Beethoven and Prokofiev fare best with Bell and the Academy

March 21, 2016 at 6:19 pm

By David Wright

Joshua Bell performed Sunday at Symphony Hall with the Academy of St. Martin in the Fields.

Joshua Bell performed Sunday at Symphony Hall with the Academy of St. Martin in the Fields.

The Academy of St. Martin in the Fields, the pioneering British chamber orchestra now led by the American violinist Joshua Bell, came to Symphony Hall Sunday afternoon, doing what it does best—and also something it apparently doesn’t do very well.

Famed for its fresh performances of music from the late eighteenth century, the orchestra bookended its program with a Classical symphony and a “Classical” symphony, to excellent effect.

The concert, presented by Celebrity Series of Boston, opened with Prokofiev’s Haydn-inspired Symphony No. 1 in D major, “Classical,” and closed with Beethoven’s idyllic, humorous—perhaps also inspired by Haydn, though the composer would surely deny it—Symphony No. 8 in F major.

Following a tradition that originated with the orchestra’s founder, Sir Neville Marriner, in 1958, Bell led both symphonies from a slightly elevated seat in the concertmaster position, playing along with the first violins.  (The practice of course goes back much further than that, and was standard before conductors became ubiquitous in the nineteenth century.)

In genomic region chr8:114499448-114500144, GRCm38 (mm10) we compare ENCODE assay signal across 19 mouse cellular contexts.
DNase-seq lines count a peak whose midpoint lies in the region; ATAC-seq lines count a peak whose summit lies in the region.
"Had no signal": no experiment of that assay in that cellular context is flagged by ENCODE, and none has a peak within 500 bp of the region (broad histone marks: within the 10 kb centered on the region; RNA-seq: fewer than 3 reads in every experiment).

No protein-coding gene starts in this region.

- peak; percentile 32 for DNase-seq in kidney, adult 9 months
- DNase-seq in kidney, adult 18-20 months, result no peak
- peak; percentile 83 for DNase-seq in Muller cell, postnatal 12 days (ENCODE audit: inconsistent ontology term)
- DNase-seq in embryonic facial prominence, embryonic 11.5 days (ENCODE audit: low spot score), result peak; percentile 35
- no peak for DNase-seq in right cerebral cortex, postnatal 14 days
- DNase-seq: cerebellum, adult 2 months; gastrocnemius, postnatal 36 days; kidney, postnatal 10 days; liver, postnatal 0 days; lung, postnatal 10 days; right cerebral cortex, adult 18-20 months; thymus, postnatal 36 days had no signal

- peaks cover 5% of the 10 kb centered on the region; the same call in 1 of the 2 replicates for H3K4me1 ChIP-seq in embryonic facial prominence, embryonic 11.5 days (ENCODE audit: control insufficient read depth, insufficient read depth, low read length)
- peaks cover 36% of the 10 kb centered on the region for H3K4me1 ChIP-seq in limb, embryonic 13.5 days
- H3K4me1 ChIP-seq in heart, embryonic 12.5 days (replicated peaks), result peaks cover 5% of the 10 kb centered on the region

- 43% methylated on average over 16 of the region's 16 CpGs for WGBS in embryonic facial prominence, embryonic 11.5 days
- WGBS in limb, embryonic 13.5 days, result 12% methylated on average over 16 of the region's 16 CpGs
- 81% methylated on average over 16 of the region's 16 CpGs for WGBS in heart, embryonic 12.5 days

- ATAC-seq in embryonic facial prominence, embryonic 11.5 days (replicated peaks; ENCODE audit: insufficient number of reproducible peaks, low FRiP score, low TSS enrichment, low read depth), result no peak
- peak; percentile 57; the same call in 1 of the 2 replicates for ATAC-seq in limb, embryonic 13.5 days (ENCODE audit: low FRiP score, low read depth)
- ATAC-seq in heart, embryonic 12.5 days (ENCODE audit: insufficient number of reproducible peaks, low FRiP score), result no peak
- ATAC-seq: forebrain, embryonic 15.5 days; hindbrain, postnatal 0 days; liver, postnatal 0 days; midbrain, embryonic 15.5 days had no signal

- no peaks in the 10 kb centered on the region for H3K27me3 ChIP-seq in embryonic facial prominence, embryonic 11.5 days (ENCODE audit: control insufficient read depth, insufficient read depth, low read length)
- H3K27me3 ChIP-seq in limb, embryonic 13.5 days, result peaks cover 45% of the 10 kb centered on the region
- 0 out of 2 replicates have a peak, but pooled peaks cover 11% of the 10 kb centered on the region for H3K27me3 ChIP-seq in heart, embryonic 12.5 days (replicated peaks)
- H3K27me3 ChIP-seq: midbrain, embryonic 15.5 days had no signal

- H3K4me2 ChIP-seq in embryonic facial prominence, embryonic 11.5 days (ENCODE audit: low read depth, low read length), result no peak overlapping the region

Bell also led Tchaikovsky’s Violin Concerto while playing the taxing solo part himself, with far less satisfactory results.  A brief Elegy by Schumann, arranged by Benjamin Britten for solo violin and strings, provided a contemplative interlude.

Things started up gradually, as Bell took Prokofiev’s opening Allegro con brio at a rather deliberate tempo, perhaps in order to highlight the inner workings of the woodwinds.  The Larghetto, on the other hand, was a lot more “etto” than Largo, but didn’t sound rushed, and there was still plenty of swell in the long melodic line. 

The droll Gavotte, with its persistent, lurching rubato, suffered no ensemble problems, as the players synchronized smoothly with their leader’s bobbing head.  The exhilarating finale, on the other hand, raced to its finish with an irresistible momentum that had the audience out of its seats at the end.

The orchestral sound was transparent and nicely balanced throughout the symphony.  One detected a slight tendency for the conductorless orchestra to “check in” with the downbeat, robbing the music of just a bit of airiness and lift. 

This small problem in the Prokofiev swelled to a large one in Tchaikovsky’s concerto, where Bell took the roles of soloist and conductor, and did an indifferent job of each.

All solo concertos have a competitive, can-you-top-this aspect to them, and this piece supremely so, as Tchaikovsky the dramatist makes the orchestra roar at the violinist and the violinist roar right back.  When the orchestra has to play follow-the-leader with the soloist, this dynamic changes completely. 

On Sunday, one couldn’t escape the feeling that the orchestra was playing the role of accompanist rather than antagonist, and there was nobody to drive the violinist to new heights of expression or virtuosity.